Are you haunted by the Series 66? Below I’m going to address some of the toughest topics for the Series 66 exam. The Series 66 discounted cash flow is up there as one of the most difficult. To clarify, this is not our opinion, but actually a consensus of what we hear from our students. The Series 66 is a broad exam covering a range of subjects. If you’re someone that has found at least one topic in this exam new, confusing, or downright like another language, then this post is for you.
Series 66 Discounted Cash Flow: Let Me Count the Ways…
The Series 66 difficulty level is relatively high compared to the other exams required to become a fully licensed investment advisor rep. There are a few concepts that you might agree make it particularly challenging (which we detail below). The large majority of our students get through the exam whether it’s on the first or second try. If you’re down to your third try, this is where we highly recommend you reach out. While we know tutoring isn’t for everyone, it’s quite common that if you haven’t passed the second time there are some definite gaps that may not seem obvious. A Series 66 tutor may be what you need.
What Subjects Make this Exam So Challenging? One Stands Out
Let’s start with the most glaring. The time value of money is a concept that often confuses people. This topic can be found in the present value section of the text. The various topics covered here include everything from the internal rate of return (IRR), present value, future value, net present value, and the discounted cash flow (plus more!). The discounted cash flow, or DCF, is the most difficult for students from what we see. It is the idea that cash received many years from now, is worth a different amount of money today.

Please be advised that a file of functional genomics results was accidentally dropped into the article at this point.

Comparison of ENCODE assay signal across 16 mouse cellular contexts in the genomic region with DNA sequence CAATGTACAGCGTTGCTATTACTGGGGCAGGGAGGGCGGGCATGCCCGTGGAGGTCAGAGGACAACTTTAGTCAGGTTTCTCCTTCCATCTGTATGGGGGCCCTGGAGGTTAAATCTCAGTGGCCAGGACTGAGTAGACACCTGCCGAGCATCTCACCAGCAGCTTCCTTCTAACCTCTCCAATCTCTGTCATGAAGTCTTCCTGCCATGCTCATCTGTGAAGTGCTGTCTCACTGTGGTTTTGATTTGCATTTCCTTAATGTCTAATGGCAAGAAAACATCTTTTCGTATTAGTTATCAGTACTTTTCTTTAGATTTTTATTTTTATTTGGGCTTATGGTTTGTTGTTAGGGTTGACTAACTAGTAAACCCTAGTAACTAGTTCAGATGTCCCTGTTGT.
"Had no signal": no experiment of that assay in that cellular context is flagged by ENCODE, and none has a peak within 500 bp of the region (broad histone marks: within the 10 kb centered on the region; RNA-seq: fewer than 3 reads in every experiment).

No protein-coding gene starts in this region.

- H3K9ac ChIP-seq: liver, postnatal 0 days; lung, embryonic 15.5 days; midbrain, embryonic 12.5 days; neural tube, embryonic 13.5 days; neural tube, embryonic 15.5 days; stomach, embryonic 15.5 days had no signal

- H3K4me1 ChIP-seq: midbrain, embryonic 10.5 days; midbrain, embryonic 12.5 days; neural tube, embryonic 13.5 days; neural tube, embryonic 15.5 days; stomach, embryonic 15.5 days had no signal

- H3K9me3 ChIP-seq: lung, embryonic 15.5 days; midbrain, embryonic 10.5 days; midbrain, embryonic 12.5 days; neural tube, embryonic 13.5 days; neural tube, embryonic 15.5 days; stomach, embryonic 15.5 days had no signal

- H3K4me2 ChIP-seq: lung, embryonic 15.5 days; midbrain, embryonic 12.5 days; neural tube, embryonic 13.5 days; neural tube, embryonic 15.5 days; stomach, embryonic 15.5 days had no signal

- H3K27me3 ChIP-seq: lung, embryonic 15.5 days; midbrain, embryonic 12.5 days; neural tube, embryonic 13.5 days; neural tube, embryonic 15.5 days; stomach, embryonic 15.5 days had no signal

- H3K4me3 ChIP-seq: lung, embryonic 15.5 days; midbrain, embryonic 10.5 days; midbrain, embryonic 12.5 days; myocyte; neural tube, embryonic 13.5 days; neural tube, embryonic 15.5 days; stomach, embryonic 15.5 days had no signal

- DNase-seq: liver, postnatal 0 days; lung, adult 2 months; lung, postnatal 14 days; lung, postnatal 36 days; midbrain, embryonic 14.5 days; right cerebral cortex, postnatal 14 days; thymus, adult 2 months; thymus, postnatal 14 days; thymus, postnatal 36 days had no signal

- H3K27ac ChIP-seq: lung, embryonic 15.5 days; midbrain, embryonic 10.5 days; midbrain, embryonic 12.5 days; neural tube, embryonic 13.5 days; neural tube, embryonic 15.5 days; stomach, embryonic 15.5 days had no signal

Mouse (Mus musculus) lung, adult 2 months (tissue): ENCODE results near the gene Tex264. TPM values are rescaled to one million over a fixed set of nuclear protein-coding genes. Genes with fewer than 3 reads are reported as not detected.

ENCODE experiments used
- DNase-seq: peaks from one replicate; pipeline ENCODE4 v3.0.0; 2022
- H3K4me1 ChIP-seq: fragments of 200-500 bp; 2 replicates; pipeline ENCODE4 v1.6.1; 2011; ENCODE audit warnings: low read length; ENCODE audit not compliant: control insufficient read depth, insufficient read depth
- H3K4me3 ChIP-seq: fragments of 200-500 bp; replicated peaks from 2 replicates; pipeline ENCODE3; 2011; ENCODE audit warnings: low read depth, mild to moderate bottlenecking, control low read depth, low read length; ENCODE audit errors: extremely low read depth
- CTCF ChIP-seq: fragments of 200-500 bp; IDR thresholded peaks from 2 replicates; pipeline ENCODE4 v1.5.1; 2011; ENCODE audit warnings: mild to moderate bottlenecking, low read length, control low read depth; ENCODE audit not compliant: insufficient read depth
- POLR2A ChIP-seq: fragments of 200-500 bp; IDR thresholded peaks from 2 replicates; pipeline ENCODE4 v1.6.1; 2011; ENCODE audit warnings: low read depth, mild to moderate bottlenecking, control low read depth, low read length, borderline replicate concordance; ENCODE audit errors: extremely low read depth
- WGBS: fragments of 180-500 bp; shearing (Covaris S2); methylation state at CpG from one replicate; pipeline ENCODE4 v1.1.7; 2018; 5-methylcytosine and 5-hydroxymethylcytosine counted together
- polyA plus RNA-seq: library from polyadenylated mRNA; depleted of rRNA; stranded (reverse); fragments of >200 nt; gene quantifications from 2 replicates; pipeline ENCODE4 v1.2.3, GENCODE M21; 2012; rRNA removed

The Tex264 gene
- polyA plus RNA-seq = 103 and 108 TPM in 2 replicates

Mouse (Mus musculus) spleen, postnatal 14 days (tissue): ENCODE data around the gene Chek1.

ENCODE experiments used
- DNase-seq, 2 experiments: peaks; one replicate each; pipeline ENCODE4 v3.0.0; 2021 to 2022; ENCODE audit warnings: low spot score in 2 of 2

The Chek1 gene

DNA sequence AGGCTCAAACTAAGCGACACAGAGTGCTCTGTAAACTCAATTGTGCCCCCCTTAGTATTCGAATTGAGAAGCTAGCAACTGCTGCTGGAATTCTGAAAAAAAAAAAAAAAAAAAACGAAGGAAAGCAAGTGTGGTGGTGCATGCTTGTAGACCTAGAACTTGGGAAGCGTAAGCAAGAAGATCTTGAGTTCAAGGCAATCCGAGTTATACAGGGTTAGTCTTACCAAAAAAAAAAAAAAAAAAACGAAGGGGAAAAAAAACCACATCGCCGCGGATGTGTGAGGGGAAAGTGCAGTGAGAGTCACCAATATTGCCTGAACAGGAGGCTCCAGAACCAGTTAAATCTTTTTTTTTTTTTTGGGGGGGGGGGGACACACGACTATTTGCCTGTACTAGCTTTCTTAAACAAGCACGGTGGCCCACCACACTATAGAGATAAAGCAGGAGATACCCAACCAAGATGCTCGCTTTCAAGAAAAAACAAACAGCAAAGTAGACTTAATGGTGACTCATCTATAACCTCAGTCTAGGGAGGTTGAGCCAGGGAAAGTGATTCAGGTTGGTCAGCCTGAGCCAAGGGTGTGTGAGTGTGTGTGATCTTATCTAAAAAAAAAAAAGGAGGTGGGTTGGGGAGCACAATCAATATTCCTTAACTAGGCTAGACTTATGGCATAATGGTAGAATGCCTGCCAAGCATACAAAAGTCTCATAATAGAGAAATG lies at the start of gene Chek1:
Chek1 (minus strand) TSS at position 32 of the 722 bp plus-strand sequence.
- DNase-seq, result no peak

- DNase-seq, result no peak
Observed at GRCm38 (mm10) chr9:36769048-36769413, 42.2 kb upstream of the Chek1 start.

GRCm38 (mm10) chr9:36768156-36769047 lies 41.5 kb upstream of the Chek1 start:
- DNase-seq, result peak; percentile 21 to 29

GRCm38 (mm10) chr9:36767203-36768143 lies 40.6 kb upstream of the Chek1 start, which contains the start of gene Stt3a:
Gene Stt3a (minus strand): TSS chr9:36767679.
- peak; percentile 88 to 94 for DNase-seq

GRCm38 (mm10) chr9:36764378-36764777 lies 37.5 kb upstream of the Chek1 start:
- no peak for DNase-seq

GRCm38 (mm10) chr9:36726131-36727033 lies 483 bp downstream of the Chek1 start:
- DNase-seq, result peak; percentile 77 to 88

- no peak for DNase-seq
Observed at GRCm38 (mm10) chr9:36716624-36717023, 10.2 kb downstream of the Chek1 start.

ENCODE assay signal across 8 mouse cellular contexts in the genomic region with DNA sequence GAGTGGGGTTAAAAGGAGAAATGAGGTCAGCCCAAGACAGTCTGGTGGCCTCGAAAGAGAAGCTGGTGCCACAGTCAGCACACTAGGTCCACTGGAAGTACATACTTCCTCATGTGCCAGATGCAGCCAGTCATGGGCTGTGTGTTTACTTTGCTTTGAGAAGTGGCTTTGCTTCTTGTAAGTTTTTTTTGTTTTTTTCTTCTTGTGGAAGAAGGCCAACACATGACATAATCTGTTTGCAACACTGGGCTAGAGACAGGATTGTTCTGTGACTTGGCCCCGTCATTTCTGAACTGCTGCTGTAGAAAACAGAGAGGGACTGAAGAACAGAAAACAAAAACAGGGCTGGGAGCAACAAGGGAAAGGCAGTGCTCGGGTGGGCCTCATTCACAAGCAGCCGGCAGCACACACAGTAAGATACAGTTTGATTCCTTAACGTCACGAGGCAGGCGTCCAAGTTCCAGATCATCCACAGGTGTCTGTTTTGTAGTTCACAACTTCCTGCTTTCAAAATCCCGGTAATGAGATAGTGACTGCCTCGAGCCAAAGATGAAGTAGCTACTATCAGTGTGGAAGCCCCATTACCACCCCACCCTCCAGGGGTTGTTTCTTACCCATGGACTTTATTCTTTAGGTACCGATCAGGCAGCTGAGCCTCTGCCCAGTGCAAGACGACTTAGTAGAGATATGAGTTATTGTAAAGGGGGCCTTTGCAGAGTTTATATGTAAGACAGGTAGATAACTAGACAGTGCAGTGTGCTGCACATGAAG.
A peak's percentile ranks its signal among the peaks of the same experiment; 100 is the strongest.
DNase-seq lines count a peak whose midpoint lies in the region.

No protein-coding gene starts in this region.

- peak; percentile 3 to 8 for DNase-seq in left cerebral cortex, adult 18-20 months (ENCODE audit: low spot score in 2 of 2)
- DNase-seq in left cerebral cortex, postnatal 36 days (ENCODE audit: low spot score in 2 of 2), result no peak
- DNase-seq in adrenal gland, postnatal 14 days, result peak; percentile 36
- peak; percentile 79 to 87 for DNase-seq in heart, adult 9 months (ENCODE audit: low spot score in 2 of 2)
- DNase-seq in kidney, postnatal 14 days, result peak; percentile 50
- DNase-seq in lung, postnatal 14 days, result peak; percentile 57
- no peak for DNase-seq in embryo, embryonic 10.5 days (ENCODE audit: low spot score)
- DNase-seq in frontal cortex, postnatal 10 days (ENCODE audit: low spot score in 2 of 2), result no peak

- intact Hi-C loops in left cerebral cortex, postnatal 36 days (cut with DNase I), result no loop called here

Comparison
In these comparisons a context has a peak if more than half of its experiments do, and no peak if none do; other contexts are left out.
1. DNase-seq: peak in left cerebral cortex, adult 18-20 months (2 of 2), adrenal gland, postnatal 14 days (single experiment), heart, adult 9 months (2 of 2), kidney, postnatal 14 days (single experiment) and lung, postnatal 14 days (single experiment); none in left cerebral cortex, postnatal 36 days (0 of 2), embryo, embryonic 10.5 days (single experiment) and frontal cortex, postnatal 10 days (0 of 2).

For example, consider the lottery. A jackpot of, say, $500 million sounds like an enticing prize. But often times the fine print will indicate that the $500 million is the total cash payout that you will receive over a period of years. And, since we all know that $100 30 years from now, is worth less than $100 today, then we can extend that to the lottery example. If the winner of the lottery decides to take all of the winnings in a lump-sum payout today, then they will receive the “present value” of the $500 million worth of payments – which will be some number significantly less than $500 million (perhaps $250 million). The lower number is not typically arbitrary. It is based on a series of calculations not too dissimilar to the DCF formula.
In short, the present value, and DCF, are used to value dollar amounts in a single period (usually in “today’s” period).
Other Series 66 Topics to Make You Cross-Eyed
While the hardest Series 66 topics include some math, many others involve memory work. If you never had to take the Series 63 exam, or have seen a Series 63 exam breakdown, then you might not know that there is significant overlap in the Series 66 with the Series 63 exam. Topics that cover state and federal regulations with respect to investment advisors, as well as broker-dealers are included. So is a fairly detailed overview of securities registration requirements, and what makes transactions exempt (or non-exempt) from registration.
Simply put, there is a serious mix of qualitative, and quantitative topics to cover in the Series 66 exam. Take your time, and try to get some help on the hard stuff if you need it. Most people are successful on this exam, so just take it one small bite at a time. Good luck!